Brett Dakin – Child Mind Institute
- Written by: Mary Raitt Jordan
- Produced by: Andrew Wright
- Est. reading time: 3 mins
Depression. Post-traumatic stress disorder. Abuse. Anxiety.
Under “normal” circumstances, many of today’s young people struggle with mental health and learning disorders. Now, add to the mix COVID-19, school closures, civil unrest.
It’s a lot for a child to process, says Brett Dakin, general counsel for the Child Mind Institute, noting that the number of parents and educators visiting its website has grown exponentially since March.
To support children and adolescents in crisis, the Child Mind Institute provides them and their families with effective, evidence-based clinical care and resources. It’s a strategy that empowers families and communities to get help and cope with the coronavirus.
“When our offices closed, we immediately moved our services online, giving us an opportunity to reach new audiences. We’re being mindful of how we communicate to a growing number of people who are seeking help in talking to and supporting children,” Dakin explains. “Many kids are stuck at home, and they continue to struggle with all of these issues. Here’s a way we can help.”
The doctor is “in”
Founded in 2009, the Child Mind Institute is an independent national nonprofit dedicated to transforming the lives of children and families struggling with mental health and learning disorders. Headquartered in midtown Manhattan, the organization has research sites in Harlem and Staten Island and recently opened a clinical center in San Mateo, California.
Dakin is the one-man legal operation helping to guide the Institute, handling everything from reviewing cleaning contracts to drafting statements on systemic racism. More recently, he is working to support the Institute’s shift to telehealth, ensuring that it protects patient privacy.
Even as the Institute slowly reopens its offices, though, most appointments remain online, via video conference with a clinician. The new model is opening doors to new patients.
“During this crisis, we have found that our ability to reach families in need has improved,” Dakin says. “It’s an outcome we’re looking to build on, taking our work nationwide,” though he admits, in such a rapidly evolving situation, the leadership team doesn’t always have the answers.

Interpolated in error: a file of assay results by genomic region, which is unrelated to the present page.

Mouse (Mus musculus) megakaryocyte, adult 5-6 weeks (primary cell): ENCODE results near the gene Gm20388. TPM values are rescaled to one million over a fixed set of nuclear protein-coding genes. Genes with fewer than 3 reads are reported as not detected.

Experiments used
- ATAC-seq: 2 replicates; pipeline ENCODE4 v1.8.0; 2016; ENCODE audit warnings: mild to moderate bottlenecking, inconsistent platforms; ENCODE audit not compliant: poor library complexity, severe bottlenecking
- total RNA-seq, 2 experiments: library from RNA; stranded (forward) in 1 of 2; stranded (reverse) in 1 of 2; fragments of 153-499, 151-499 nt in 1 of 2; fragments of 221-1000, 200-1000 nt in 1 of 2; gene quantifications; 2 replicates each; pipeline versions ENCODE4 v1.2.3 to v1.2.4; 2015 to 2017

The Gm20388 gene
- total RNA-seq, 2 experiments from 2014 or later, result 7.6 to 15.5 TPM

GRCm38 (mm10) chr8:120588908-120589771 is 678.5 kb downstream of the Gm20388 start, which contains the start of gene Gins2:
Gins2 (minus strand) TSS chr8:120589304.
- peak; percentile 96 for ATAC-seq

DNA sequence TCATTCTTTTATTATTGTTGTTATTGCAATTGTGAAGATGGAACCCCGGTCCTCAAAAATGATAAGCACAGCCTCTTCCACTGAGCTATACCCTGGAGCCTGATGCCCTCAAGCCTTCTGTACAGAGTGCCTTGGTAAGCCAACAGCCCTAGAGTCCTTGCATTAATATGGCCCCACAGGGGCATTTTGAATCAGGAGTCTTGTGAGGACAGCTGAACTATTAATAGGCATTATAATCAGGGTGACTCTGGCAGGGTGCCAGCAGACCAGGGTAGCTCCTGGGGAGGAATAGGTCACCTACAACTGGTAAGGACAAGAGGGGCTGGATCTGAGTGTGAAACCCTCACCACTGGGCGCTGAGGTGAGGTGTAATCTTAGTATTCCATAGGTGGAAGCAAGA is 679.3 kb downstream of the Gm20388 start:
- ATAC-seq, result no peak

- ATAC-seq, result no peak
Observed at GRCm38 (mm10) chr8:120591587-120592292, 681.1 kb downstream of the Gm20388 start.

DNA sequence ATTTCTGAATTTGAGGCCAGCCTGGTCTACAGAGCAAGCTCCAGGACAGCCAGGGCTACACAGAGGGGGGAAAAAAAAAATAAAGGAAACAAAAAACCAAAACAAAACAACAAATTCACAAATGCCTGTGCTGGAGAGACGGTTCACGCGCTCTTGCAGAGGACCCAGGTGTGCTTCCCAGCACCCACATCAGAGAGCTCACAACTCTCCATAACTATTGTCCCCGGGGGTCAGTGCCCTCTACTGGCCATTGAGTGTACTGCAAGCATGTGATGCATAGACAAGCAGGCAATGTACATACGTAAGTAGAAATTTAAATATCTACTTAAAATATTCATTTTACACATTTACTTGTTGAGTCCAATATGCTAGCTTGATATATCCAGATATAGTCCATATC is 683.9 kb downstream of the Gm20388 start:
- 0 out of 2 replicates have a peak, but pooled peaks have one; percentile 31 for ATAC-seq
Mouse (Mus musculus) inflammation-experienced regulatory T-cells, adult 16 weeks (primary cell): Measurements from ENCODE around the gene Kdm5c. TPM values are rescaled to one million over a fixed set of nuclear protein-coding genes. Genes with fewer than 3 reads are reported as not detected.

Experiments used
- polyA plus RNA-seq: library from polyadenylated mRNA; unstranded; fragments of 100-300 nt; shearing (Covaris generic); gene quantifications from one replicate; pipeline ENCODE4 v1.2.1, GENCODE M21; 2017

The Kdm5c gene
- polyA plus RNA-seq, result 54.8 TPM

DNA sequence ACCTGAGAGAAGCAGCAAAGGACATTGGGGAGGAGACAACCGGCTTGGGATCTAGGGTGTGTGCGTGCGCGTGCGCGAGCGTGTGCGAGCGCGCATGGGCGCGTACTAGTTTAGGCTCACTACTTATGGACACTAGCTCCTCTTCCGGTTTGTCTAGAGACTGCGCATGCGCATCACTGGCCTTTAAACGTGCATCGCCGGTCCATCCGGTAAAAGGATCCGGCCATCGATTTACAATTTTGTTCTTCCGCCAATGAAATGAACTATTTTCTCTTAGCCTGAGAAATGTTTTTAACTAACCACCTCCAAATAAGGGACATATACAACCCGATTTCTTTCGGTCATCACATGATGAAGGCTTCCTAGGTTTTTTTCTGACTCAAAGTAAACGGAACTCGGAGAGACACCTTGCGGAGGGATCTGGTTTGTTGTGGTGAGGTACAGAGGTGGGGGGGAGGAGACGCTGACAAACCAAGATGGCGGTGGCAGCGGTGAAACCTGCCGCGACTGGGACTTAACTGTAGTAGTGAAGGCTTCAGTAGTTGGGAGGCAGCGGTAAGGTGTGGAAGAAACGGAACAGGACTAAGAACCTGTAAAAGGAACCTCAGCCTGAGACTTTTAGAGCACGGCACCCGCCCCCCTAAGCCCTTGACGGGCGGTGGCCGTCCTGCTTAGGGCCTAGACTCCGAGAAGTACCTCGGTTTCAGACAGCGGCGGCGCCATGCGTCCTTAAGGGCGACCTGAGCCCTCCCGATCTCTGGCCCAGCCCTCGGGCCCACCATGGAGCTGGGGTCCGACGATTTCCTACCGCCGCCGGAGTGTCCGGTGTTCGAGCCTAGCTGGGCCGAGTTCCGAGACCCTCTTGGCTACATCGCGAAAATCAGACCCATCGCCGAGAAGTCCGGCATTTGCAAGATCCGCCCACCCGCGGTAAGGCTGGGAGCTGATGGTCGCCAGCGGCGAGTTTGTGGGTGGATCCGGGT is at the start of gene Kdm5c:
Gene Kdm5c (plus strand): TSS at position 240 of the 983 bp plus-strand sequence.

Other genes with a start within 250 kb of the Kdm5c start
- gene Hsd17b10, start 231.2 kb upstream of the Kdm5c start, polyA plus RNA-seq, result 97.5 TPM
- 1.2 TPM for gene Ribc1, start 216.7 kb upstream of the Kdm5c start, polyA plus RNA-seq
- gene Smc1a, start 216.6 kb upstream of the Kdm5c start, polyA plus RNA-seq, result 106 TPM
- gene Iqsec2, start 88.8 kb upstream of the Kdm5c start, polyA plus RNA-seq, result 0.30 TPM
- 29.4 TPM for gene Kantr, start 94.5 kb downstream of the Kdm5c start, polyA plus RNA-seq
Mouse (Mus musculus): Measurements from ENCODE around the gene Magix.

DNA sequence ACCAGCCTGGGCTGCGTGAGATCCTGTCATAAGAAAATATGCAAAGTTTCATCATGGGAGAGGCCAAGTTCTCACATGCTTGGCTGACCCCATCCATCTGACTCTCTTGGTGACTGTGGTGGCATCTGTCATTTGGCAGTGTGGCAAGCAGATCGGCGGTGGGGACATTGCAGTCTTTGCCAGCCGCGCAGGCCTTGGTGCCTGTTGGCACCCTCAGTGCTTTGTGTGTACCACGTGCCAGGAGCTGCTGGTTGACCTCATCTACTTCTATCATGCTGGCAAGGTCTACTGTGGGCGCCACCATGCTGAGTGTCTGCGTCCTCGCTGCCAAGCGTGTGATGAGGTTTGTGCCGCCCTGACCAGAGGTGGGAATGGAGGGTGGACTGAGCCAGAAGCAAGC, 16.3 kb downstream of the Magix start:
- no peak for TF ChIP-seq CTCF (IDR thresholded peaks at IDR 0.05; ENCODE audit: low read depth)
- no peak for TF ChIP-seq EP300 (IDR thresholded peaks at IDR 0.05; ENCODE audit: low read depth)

“It’s not a comfortable message for leadership, but it’s important for the staff to hear,” he notes. “Transparency is key.”
The need to quickly shift gears—from handling a thorny legal issue over video conference to negotiating with a landlord— is an aspect of the job this Harvard Law School grad happens to enjoy. But it’s his role as a trusted advisor that Dakin finds most purposeful.
“Many of my colleagues are clinicians who spend their days helping people in need—but they need help as well,” Dakin says. “My job is to offer them objective advice about the issues they are confronting.”
Reflecting on his career since he earned his J.D. in 2003, Dakin points to his clerkship at the international criminal tribunal for the former Yugoslavia in The Hague as a formative experience—one that unexpectedly prepared him for the Institute. At the tribunal, he absorbed the often-brutal testimony of victims of war crimes committed during the Bosnia conflict.
“It was painful to listen to this testimony, but it has turned out to be helpful preparation for our work now—treating children in difficult, often tragic situations,” Dakin says, quietly.
Thankfully, the Institute’s patients and Dakin’s colleagues alike have a port in the storm where they can work through the trauma during these troubled times.
“It’s a time of great anxiety for everyone,” he adds. “Children, especially, need to know that they are never alone. We are here for them.”
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